Hello, Gorilla glue is actually not new, just the marketing of it
is new. Dow Chemical Co. made an expanding urethane adhesive for years
and discontinued it, probably for good reasons. It was difficult to
work with and you could never use more than a small portion of the tube
before it hardened. They probably got plenty of complaints from people
who ruined just about everything with it.
Twenty years later, I guess we are ready for such a product as everyone
is used to products that are hyped to death and perform badly for the
suggested applications. So here comes Gorilla glue which is marketed
as the one glue you need for everything. I miss Dow urethane because
it worked for certain applications and came in small tubes of which you
only had to throw out about 70% on average. It stuck better to metals
and plastics than Gorilla glue.
The main problem with Gorilla, other than the mess it makes, is that
it creeps over time. If there is tension in the joint, it is likely to
fail over time. It may be fine in non-critical static situations but
the joint may fail if there is constant tension. I would not recommend
it for piano bridges especially since it is not easy to remove when you
want to remove it. If you need to remove and repair the soundboard,
you may be out of luck. Heat will soften it but you may need to first
heat the wood to the point of destruction.
I like the tropical hardwood "Purple Heart" and make many things out of
it. It is one of the most difficult woods to glue to due a high resin
content. Gorilla was recommended by a friendly hardware store employee
when it first was introduced. It was touted as the glue for everything.
I glued a counter top together with it and today it is a mess. The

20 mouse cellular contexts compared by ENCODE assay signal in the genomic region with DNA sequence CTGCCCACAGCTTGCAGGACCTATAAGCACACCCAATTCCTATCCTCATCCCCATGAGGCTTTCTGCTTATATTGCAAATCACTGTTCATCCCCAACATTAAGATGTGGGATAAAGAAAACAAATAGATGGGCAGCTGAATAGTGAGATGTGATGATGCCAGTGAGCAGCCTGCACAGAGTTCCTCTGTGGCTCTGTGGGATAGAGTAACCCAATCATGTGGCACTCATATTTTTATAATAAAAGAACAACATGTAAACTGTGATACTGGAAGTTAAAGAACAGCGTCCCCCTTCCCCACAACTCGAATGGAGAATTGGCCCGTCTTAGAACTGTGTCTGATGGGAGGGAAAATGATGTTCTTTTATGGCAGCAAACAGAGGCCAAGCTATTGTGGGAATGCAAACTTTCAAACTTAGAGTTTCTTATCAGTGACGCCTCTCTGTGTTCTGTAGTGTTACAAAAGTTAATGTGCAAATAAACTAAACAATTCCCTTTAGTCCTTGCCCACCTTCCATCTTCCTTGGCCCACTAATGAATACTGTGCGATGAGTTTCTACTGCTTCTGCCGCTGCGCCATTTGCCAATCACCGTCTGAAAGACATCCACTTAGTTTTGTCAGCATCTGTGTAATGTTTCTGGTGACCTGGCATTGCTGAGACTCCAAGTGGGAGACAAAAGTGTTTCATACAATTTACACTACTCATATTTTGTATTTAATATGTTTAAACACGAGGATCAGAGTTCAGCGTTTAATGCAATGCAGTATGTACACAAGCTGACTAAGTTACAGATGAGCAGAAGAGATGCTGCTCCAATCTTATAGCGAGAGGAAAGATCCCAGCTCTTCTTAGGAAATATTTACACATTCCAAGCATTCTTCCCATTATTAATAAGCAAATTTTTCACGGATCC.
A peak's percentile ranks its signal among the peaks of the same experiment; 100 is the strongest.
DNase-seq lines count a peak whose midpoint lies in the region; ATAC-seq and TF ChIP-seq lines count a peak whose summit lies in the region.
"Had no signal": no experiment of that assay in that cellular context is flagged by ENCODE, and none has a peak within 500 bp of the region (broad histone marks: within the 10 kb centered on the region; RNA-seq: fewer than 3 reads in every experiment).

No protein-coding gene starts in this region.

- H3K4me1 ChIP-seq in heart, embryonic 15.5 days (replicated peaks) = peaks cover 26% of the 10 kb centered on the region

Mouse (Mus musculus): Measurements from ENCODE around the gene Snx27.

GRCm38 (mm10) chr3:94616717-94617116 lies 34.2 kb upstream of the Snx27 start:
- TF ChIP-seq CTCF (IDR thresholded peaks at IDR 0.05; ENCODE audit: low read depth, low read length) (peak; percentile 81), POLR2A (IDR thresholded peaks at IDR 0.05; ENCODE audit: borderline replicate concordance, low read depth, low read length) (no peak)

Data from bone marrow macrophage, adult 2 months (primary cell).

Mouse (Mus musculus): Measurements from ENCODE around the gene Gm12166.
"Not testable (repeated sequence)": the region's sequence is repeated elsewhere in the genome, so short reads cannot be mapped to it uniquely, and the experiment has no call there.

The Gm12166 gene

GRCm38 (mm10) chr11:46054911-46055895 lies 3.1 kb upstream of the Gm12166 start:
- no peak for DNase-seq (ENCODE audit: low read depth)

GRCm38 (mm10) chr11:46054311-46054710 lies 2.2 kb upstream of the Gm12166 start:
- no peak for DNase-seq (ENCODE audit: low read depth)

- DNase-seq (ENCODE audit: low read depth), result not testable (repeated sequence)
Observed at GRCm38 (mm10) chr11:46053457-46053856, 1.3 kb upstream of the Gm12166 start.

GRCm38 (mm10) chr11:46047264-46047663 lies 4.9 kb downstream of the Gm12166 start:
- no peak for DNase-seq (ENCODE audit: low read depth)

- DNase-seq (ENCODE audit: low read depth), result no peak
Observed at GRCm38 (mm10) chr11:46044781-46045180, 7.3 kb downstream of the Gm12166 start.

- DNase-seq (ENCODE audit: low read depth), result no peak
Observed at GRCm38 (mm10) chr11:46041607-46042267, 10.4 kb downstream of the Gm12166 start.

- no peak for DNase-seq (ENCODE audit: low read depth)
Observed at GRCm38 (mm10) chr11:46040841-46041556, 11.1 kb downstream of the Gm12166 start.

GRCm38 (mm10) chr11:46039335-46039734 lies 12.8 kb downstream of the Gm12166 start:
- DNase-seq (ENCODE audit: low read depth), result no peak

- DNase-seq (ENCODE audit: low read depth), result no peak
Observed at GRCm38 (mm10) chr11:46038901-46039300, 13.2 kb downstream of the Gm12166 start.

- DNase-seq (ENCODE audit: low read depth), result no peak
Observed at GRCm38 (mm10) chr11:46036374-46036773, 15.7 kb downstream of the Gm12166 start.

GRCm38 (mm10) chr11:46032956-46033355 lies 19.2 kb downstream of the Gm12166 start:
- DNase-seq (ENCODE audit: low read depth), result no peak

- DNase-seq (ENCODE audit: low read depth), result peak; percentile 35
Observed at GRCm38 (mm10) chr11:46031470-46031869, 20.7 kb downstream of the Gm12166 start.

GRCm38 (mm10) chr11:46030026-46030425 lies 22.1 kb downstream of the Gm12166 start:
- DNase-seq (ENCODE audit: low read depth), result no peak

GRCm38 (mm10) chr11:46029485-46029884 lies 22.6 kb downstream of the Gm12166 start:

carefully sanded wood is uneven at the joints and the couple of improper
joints (mismatched grain direction) have come apart completely. Besides
creeping, the glue is actually not that strong. It is a rather flimsy
plastic foam when cured. It seems strong but that is just because it
is stronger than your ability to test it with your hands. I have not
done so but I would guess that a proper test will reveal that Gorilla
is really not that great.
Since the failure with the Gorilla glue on the Purple Heart counter,
I have used epoxy exclusively for this wood and have not had a single
failure. I use an epoxy specifically formulated for resinous tropical
hardwoods. It is used on multi-million dollar yachts and has been
tested for years. I have made butt joints in Purple Heart wood which
should ideally have been doweled or splinted, and they have not come
apart or crept as they would have with Gorilla.
If you really want it together forever, use the proper epoxy and the
recommended surface preparation. If you like to use products that are
advertised on TV, use Gorilla glue.